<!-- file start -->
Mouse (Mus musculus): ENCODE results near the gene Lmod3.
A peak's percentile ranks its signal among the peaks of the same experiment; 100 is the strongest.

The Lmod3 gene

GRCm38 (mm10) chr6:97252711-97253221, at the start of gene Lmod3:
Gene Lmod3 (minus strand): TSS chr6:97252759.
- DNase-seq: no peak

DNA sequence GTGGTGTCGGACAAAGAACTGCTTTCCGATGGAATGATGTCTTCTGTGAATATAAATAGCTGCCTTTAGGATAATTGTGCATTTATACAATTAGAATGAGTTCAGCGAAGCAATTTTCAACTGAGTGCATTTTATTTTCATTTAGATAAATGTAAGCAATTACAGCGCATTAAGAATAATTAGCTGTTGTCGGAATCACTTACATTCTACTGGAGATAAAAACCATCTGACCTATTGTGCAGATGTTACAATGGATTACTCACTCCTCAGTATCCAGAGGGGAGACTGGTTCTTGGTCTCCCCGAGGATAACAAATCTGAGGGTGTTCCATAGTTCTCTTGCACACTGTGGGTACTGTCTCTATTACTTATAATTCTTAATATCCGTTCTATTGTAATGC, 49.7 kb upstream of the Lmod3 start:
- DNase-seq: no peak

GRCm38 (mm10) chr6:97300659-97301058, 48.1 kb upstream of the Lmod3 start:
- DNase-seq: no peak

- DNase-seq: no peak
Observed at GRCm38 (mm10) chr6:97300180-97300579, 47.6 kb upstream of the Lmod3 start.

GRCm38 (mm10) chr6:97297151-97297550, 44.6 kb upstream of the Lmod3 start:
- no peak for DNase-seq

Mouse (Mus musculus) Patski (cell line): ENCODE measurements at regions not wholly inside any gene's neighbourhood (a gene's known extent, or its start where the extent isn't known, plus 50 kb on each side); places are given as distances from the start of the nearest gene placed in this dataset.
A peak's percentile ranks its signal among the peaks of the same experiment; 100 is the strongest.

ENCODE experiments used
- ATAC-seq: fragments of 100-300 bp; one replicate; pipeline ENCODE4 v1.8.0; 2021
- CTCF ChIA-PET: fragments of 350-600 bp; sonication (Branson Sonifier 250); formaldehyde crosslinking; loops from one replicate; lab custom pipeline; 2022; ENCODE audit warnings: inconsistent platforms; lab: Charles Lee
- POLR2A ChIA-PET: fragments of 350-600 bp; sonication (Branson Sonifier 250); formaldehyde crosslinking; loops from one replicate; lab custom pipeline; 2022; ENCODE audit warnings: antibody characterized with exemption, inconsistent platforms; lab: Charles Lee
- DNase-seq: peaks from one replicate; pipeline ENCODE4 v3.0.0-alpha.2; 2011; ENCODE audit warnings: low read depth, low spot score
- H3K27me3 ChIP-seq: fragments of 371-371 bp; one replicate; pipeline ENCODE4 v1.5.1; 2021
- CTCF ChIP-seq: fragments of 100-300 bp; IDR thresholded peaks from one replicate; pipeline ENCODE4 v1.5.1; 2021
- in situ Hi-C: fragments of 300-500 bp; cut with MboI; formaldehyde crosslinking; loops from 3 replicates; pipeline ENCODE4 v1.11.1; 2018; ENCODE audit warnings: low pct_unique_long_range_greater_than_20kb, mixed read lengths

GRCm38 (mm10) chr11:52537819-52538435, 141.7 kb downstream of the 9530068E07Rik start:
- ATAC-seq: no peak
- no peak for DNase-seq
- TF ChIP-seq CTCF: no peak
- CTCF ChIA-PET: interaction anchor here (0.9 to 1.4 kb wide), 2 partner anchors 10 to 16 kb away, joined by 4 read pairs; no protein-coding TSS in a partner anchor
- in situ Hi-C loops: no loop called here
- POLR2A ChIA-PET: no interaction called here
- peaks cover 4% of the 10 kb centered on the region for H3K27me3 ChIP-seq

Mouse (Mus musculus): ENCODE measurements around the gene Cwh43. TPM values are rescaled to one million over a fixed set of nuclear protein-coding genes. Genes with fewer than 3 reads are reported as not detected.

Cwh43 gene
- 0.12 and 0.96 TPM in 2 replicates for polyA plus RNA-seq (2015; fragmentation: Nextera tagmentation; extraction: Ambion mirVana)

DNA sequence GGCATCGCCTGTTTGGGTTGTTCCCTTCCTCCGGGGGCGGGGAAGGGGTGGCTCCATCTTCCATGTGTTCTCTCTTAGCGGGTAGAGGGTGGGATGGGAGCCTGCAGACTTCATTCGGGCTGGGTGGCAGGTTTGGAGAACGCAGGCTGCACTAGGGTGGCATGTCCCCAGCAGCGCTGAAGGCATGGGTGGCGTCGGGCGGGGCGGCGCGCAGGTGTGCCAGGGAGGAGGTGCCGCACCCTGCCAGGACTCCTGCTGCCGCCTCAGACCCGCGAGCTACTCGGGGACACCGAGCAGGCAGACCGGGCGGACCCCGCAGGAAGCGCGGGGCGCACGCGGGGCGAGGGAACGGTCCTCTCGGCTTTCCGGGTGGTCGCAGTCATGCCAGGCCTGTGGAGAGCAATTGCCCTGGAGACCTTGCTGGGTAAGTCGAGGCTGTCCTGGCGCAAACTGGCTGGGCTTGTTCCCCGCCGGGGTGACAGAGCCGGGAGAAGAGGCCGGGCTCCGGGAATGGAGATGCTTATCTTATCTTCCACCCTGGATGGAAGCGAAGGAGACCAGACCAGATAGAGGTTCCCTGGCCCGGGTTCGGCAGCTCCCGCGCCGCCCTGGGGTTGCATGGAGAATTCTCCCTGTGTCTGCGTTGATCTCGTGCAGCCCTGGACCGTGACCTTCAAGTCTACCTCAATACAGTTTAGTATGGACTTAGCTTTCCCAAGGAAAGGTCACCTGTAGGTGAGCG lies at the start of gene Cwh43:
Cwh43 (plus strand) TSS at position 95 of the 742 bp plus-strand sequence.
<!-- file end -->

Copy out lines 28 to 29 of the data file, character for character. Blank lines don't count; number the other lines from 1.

- TF ChIP-seq CTCF: no peak
- CTCF ChIA-PET: interaction anchor here (0.9 to 1.4 kb wide), 2 partner anchors 10 to 16 kb away, joined by 4 read pairs; no protein-coding TSS in a partner anchor